Things are looking up with Calypso, I think, or am I fostering false hope? I have been swamped with appointments the last couple of days, so Calypso hasn’t had the saddle back on since the 5th. I did separate her and George on the 6th, and George isn’t going into fits about it this time. He keeps pulling the tarp down, just like Calypso did, but without the stepping on it, and trying to rip it, gusto that Calypso put into her work with the tarp. I hang it back up every time he pulls it down. Read More
I saw the moment Calypso figured it out! If you’ve been reading my previous blogs I’ve been working with my filly, who’s now a mare, and I have some serious back problems. I don’t want to give up on this mare just because of my back issue, but I have for two years. I had an incident of her rearing up, then spinning around me, that laid me up for several days, so I don’t want to do that again! Read More
Like I said in my previous post, I thought it would be a good idea to have Calypso practice tying. Today I was able to get Calypso out of the paddock and George into the paddock, not an easy task! Calypso likes to stretch her legs in the pasture, so I let her run around for a while. Read More
So, here we are, Calypso is in the paddock, George is in the pasture. First thing this morning I went out to feed, and those two are standing as close as the fence, and corral panels with allow. I’m thinking, “They may as well be in the pasture together at this rate.”
After I fed, while Calypso was busy eating, I pulled out my biggest tarp (you can buy one of these behemoth tarps at that link). This thing is around 30′ x 40′, it is huge. I folded it in half length wise, then draped it along the top of the paddock panels. Being clever, as I thought I was, Calypso wouldn’t be able to see him as easily. Calypso watched my every move while she was eating.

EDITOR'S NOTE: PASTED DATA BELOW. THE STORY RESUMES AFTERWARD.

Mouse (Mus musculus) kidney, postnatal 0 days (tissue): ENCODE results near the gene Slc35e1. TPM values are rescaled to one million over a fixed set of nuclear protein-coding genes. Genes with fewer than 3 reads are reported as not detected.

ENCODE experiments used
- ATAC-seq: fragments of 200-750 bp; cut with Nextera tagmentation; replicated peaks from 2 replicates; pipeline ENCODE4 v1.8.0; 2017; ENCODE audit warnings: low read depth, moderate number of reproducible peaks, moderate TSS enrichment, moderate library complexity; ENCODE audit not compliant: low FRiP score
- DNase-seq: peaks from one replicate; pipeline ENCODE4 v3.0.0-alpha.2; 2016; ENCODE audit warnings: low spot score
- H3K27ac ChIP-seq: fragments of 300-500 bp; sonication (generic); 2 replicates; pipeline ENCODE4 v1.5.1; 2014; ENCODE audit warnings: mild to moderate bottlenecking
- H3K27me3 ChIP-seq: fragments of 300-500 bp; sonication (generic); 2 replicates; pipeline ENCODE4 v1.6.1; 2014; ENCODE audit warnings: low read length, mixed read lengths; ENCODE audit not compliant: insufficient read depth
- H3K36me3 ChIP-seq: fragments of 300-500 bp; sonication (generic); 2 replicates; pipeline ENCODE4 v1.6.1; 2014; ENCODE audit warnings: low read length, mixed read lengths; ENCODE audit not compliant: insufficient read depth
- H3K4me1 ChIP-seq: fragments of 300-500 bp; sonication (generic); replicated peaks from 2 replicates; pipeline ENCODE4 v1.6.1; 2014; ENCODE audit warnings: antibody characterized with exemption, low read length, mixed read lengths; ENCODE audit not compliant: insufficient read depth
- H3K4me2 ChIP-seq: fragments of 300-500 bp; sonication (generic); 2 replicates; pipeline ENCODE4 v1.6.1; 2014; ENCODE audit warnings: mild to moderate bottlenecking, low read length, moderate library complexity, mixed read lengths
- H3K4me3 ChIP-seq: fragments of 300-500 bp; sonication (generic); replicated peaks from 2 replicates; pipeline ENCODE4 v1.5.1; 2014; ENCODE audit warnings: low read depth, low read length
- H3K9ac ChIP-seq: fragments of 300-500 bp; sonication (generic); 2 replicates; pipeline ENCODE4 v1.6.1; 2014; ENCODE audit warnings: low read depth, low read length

I asked anyone, and everyone, who would listen, “What would you suggest I do about these two horses? I can’t take the one out (George) without the other (Calypso) having a fit! I have back issues, so I have to be careful about what I do. I hate to give up on her, yet.” I explained what had happened when I last took her out and she flipped out, rearing and spinning around me. I explained how I was laid up for a week after that. But nobody had any answers. Read More
My back issues drug on for what seemed timeless. The pain had its own schedule regardless of what I wanted scheduled. My badgering to my daughter to do something, anything, with Calypso finally took hold. She started spending time with her. First, lounging her in the arena, teaching her commands such as whoa, trot, etc. Then came the saddle which Calypso wasn’t very pleased about. She put up a bucking fit when she had it put on the first time.
My daughter had never trained a horse before, and Calypso had never been taught. I know, I know, this was a poor combination, but there were no other options available. Read More
Apparently it takes a long time for a back to heal. I thought a month would be plenty of time, I was wrong, again. When I performed a task, like doing dishes, or laundry, I’d be laid up afterward for two or three days with pain. As time passed, I always had my mind on Calypso. I knew how much she wanted human attention, but I couldn’t give it to her. I needed to take care of myself first, then I could dedicate my all to her. Read More
I began a blog about raising my new filly back in 2013. I was excited to share the day to day pleasures, and pains, of training a young filly.
As fate would have it, I injured my back severely just a week after we got her home. With two herniated disks (one protruding, the other partially) which allowed my L4 to slip over the L5, I was in a world of hurt. My training program would have to be put on hold until I had healed. Read More